Linked by Thom Holwerda on Tue 8th Jun 2010 22:07 UTC
Apple When Apple announced its iAd mobile advertising initiative, many of us wondered how this would effect other mobile advertising agencies on the iPhone, and more specifically, Google's AdMob. Well, now we know: Apple has revised its iOS developer agreement to specifically lock out Google's AdMod. And then people wonder why Apple is no longer the darling of the geek world.
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RE[4]: Geek market control
by JAlexoid on Thu 10th Jun 2010 08:51 UTC in reply to "RE[3]: Geek market control"
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sure they will. Android will just increase faster.

I doubt it - it hasn't so far.
You probably live in the US, because where I live the hot selling mobile phones are Android based(HTC Desire - truly lived up to it's name...)

"The iOS development pace is already outpaced like crazy by Android.

No it hasn't - each OS takes decisions to add or emphasise different features but Android has not pulled ahead and it won't. Because Android is fragmented and because it cannot integrate with the hardware as deeply or predictably as iOS the latter is a more attractive platform for developers.
Please.... The biggest number of "complaints" of fragmentation come from iPhone app developers that started to do Android. I develop for Android and all it takes to alleviate the fragmentation is an open mind.(Yes, a lot of iPhone devs I've met are closed minded)

""Remain"? Both Symbian and BlackBerry are FAR more dominant than iOS. RDF much?

iOS has an installed base of 100 million and unlike the Symbian and BlackBerry it offers a far more cohesive and accessible target for developers - hence the vast preponderance of iOS apps. iOS is the dominant mobile platform in the central and strategic metric of developer support.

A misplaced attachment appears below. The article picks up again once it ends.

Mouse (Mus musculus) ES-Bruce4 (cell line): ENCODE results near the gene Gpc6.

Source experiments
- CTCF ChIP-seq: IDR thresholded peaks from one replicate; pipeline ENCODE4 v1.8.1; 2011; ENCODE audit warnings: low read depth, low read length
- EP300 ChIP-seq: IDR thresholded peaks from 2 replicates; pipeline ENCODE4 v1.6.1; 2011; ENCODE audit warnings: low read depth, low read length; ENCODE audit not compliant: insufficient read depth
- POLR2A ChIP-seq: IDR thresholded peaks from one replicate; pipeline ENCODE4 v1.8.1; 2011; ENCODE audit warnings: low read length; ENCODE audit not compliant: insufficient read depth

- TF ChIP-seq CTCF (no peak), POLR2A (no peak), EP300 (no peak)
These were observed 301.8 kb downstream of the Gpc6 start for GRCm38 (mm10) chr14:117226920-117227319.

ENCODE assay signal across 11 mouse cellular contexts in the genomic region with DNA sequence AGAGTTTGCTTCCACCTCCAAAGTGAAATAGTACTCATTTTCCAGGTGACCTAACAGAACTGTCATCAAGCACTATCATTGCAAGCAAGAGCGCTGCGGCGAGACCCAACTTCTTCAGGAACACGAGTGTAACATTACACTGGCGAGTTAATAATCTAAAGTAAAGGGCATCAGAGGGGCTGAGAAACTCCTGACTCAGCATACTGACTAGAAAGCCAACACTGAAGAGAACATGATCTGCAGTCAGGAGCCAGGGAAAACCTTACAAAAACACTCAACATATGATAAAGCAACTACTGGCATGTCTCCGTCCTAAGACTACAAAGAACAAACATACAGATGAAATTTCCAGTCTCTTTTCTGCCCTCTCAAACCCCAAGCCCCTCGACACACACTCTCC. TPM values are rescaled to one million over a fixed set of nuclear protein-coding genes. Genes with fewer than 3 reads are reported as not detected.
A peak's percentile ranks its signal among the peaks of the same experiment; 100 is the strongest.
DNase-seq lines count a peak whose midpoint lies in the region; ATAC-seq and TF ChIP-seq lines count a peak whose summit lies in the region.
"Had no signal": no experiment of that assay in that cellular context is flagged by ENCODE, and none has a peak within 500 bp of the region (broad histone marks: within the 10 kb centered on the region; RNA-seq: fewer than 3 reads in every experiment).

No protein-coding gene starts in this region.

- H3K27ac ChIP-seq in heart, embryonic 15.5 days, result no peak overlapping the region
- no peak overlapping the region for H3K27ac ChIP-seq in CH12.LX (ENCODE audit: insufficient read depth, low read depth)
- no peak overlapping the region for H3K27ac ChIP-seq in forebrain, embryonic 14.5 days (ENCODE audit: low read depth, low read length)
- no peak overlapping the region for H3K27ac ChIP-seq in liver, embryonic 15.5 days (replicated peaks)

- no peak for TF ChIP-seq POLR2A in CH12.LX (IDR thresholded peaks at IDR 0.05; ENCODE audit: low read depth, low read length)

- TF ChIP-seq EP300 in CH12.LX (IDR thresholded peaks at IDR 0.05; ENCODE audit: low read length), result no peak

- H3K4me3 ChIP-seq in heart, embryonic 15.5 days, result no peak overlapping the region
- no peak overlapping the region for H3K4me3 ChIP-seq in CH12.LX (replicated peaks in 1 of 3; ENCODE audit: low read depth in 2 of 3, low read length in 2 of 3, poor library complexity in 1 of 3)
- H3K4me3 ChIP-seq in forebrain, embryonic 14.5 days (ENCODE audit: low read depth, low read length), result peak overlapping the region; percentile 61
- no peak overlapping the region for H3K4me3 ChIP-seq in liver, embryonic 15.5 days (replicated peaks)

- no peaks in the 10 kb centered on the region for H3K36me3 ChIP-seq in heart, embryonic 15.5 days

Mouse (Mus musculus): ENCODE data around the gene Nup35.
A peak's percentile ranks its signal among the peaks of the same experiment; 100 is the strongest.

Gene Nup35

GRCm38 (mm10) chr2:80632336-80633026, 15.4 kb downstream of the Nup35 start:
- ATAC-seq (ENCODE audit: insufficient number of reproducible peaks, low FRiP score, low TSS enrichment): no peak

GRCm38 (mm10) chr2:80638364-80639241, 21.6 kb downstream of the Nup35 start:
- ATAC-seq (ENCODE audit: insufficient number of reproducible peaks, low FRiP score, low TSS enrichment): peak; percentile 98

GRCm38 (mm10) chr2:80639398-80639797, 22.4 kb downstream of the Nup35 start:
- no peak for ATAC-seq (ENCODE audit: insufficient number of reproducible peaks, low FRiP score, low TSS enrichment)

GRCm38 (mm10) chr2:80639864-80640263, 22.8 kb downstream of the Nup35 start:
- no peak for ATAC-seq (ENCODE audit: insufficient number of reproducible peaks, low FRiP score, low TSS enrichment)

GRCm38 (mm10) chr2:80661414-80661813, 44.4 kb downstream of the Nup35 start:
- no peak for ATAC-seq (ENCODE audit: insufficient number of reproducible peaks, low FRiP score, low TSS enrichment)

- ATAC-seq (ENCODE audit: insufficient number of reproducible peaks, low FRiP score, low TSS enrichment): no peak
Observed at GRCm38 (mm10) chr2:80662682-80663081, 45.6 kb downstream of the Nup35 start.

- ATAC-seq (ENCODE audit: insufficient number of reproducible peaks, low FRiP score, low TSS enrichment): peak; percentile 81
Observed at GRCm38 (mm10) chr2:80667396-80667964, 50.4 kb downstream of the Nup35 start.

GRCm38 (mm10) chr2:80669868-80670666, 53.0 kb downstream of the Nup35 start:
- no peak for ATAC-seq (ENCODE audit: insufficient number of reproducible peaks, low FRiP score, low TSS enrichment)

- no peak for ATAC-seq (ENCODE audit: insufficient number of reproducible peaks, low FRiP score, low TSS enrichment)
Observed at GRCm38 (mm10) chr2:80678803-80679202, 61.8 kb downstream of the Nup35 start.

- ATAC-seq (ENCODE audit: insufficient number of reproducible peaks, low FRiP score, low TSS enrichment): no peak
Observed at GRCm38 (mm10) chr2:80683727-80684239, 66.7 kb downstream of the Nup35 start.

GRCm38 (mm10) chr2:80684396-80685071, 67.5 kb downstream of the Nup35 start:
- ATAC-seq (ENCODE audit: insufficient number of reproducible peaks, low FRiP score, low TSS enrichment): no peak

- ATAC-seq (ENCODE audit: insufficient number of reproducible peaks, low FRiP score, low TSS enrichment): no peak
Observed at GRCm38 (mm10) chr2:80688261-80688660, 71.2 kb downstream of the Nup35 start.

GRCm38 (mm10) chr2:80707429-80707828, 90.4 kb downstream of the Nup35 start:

What counts now is not dumbed down systems like Symbian but the smart mobile platform - that's the game to play and its the game iOS is clearly winning.

With 10 million plus iPhones, a lot of iPod Touches and a million (2 million?) iPads likely being sold per month the installed iOS base is growing very rapidly and will thus continue to be the most attractive platform for developers (plus of course the App Store which is hugely popular with developers).

You may want to twist the numbers however you like, but the fact remains that Symbian still is king in the world. And please stop sticking to that stupid premise that if it's not in the shape and form of an iphone it's not a smartphone. All BalckBerries are smartphones. Nokia's smartphones are cheaper than cheapest iPod touch, so no wonder they sell more(See C5, 5230, E52, E63).
And with those good growth numbers, iOS may probably overtake Symbian, but it's not a fact at the moment.

"80% of all statistical studies are incorrect, a statistical study concludes" - Dilbert

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